Thursday 22 September 2011

Enotie Ogbebor

Ogbebor returns in Eclectic Treasure
(First published Apr 1-17, 2007)

THOUGH he has his roots in the bronze casting Igun community of Benin, Edo State, Enotie Ogbebor has opted for painting. 

  Ogbebor who made his debut solo art exhibition recently, is a self-taught painter.
  The show, Eclectic Treasure, which came about 10 years after the artist’s debut, was held last week at Terra Kulture, Victoria Island, Lagos. It featured a body of work compiled over the last two years.
 ENVIRONMENT takes focus in some of the works presented such as Regatta d’Ilaje, where the artist brings to attention a community on the other side of acceptable habitation. 

   The corporate sector of the nation’s economy is one terrain the artist, a graduate of Economics and Statistics from the University of Benin, Edo State, claims familiarity. His view as regards the value of this secto – in a society such as ours – forms a series in the show.
In what he calls The Rat Race Series, Ogbebor challenges the corporate sector, particularly those who believes that life begins and ends at the high rise offices in central business districts of Lagos and Victoria Islands. At the end of the day, he argues that dissatisfaction remains the stories told by these carpetbaggers.
  Coming from such a long break out of the art scene, some other artists would have filled the gallery to the brim. Ogbebor, however, made do with just 25 pieces of Eclectic Treasures. “It is not the number of works that counts, but the quality of input,” he notes.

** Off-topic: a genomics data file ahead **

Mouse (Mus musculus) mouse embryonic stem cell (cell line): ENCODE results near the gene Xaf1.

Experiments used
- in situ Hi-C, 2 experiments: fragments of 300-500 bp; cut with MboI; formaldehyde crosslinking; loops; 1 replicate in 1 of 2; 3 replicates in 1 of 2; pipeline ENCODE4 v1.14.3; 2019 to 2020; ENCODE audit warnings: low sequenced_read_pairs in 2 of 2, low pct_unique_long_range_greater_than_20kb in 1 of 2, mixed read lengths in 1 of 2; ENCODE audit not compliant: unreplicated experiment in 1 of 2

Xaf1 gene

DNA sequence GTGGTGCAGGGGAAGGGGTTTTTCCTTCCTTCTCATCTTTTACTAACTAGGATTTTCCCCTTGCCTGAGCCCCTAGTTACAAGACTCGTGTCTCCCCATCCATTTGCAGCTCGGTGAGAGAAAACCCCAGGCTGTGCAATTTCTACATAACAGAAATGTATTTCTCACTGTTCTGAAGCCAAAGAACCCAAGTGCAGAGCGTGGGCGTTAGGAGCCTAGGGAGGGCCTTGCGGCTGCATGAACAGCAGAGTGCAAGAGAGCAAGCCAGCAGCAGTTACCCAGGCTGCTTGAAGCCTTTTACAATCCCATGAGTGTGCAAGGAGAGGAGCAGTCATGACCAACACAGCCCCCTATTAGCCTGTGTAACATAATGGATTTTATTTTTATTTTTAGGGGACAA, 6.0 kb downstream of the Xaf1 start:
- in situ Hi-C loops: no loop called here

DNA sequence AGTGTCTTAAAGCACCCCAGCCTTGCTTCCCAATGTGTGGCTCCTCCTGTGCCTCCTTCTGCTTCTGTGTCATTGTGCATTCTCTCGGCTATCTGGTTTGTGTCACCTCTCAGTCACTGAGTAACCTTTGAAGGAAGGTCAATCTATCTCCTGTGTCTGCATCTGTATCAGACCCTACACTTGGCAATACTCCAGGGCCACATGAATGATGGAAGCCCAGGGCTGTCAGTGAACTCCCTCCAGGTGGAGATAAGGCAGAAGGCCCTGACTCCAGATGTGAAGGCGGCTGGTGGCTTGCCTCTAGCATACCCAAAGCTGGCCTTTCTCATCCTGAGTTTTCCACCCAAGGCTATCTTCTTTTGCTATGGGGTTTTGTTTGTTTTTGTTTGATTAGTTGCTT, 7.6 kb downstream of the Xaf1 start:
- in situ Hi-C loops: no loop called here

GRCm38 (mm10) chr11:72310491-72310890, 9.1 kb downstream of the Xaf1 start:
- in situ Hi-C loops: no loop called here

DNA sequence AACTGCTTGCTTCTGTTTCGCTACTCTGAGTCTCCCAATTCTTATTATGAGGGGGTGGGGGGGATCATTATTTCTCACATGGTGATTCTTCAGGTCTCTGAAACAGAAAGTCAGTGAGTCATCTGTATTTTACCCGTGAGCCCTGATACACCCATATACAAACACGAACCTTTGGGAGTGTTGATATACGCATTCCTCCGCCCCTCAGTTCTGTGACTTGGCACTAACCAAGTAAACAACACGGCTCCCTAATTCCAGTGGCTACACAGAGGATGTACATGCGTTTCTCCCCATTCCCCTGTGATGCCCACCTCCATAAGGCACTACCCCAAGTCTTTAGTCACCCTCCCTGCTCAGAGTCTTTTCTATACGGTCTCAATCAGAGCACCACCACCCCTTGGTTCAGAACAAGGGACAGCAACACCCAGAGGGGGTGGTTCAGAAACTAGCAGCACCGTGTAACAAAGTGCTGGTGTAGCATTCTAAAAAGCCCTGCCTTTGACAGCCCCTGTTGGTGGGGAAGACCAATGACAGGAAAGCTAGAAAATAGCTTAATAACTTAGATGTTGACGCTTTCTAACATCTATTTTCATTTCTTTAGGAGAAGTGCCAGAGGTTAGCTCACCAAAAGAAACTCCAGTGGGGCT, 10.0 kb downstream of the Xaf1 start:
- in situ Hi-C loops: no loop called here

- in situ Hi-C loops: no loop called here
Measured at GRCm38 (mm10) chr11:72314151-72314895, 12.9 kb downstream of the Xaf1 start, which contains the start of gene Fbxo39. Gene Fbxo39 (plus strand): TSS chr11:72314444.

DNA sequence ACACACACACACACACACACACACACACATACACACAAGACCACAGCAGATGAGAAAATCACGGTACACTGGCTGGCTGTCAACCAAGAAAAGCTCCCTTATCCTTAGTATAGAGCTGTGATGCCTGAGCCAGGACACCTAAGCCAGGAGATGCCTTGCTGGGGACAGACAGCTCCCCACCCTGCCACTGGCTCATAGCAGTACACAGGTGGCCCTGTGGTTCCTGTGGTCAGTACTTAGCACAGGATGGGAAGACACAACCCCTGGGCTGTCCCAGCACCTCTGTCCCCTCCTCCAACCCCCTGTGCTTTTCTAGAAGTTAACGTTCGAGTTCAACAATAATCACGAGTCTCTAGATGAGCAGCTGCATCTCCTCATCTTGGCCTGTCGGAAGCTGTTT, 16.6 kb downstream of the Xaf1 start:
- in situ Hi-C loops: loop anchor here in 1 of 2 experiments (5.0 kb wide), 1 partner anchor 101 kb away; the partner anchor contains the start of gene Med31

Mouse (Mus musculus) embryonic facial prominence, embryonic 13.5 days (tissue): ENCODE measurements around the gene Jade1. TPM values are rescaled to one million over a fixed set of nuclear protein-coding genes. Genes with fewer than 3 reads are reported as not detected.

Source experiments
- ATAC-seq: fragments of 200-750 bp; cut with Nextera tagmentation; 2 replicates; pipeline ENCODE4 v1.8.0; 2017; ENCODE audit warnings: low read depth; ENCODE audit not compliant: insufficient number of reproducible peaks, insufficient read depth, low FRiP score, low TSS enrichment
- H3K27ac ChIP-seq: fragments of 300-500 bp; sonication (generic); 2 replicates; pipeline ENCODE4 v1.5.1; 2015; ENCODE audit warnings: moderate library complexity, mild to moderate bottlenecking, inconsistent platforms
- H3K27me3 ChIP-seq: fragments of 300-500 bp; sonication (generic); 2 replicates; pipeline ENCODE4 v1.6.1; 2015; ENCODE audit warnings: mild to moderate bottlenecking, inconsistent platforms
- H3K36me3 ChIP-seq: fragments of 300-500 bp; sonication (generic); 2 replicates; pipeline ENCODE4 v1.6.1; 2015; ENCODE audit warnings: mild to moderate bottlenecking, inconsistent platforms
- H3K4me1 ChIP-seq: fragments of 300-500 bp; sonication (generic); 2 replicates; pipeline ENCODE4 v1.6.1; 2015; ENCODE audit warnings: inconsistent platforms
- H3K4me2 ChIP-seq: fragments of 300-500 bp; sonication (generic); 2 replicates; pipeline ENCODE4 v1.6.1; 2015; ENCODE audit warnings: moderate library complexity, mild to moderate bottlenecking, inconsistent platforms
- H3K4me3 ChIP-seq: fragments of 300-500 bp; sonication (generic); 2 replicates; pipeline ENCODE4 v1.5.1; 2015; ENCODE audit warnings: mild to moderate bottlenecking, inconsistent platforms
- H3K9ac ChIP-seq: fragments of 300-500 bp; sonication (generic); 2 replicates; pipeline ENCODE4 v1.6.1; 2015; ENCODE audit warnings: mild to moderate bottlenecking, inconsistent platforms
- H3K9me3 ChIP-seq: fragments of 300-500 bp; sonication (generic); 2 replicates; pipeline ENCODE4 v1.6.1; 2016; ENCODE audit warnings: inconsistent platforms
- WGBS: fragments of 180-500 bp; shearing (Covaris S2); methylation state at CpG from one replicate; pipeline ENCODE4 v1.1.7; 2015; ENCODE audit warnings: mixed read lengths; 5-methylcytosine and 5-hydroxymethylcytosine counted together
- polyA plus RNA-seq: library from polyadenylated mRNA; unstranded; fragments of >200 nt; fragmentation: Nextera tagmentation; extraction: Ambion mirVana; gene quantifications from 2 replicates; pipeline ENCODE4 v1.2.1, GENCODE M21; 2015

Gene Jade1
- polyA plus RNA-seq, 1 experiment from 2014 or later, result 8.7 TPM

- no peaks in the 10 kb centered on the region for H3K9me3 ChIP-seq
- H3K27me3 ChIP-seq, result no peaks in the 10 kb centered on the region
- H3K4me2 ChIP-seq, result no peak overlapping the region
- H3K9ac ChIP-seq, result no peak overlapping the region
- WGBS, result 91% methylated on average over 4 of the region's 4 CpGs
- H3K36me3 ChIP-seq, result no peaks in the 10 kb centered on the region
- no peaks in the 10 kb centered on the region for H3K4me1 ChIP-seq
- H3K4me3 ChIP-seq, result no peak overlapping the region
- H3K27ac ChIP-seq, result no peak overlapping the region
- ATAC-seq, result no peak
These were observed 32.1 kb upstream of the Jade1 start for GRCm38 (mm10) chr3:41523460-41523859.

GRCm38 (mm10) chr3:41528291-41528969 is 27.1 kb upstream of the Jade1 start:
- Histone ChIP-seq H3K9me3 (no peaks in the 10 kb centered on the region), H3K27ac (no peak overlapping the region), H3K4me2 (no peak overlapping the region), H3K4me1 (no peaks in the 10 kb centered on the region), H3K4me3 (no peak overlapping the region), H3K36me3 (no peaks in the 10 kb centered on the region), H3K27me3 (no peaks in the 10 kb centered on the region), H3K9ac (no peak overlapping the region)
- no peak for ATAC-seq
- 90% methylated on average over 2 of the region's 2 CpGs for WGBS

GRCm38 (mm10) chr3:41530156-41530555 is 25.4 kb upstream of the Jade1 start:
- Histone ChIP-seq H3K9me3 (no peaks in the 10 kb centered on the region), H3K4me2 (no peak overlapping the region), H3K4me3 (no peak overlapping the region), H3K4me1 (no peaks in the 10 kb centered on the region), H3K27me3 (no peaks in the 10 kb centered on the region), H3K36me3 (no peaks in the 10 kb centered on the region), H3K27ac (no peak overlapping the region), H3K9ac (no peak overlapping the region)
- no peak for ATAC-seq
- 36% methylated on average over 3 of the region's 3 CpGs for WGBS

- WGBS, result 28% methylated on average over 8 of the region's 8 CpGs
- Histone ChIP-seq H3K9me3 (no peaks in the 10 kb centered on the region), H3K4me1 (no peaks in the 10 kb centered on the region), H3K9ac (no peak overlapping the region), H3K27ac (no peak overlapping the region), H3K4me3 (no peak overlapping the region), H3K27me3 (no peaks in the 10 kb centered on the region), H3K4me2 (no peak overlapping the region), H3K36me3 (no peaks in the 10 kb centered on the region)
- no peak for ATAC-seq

Being in the corporate sector perhaps enhanced his chances of securing sponsors for the exhibition. Polo, a company that  deals in writing items and jewelery and Juno Foods were two sponsors the artist-cum-stock broker secured to support the exhibition.

OGBEBOR’S journey into the art started as a kid when his mother, Anne Ogbebor, whom he says “comes from the Igun” community, encouraged him by engaging private art teacher for him as well as ensuring that he had part of his holidays with the Igun bronze casters in Benin.
  He made his entry into the gallery in the group show, Celebration of Festivals in 1997, an event organised as part of activities to mark the centenary of the 1897 British incursion into the royal setting of the defunct Benin Kingdom.

  He explains that his long break from exhibition was not for lack of ideas.  “My works come to me in different phases, I try to represent what I perceive at the time. Constantly refining my technique to capture my experiences in colour and strokes, predominantly using palette knife and hoping to involve the viewer in a powerful cathartic experience.”
AND why not bronze casting? “I have found love in paiting. Art is art, the medium does not really matter.” Ogbebor’s works are mostly impressionistic, and in acrylic, using the palette knife as a tool.
  He is, however, influenced by travel tours with his parents to historical destinations like Greece, the Pyramids of Egypt, museums, the sphinxes, statue of Rameses, the ruins at Ethiopia, and other places across the world.

Enotie Ogbebor

From that background, the artist in him grew as he moved to Lagos to set up Curio Studio, with another artist Ehi Obinyan, at the Ritalori Hotel, Surulere, Lagos. The studio was relocated to the artist's residence in Iju hills in 2005.
  His art, which takes its roots in Benin, may have started leaving some landmarks as he claims that he was commissioned to produce works in commemoration of the centenary of the British invasion of Benin, by The Great Benin Centenary committee in 1996.

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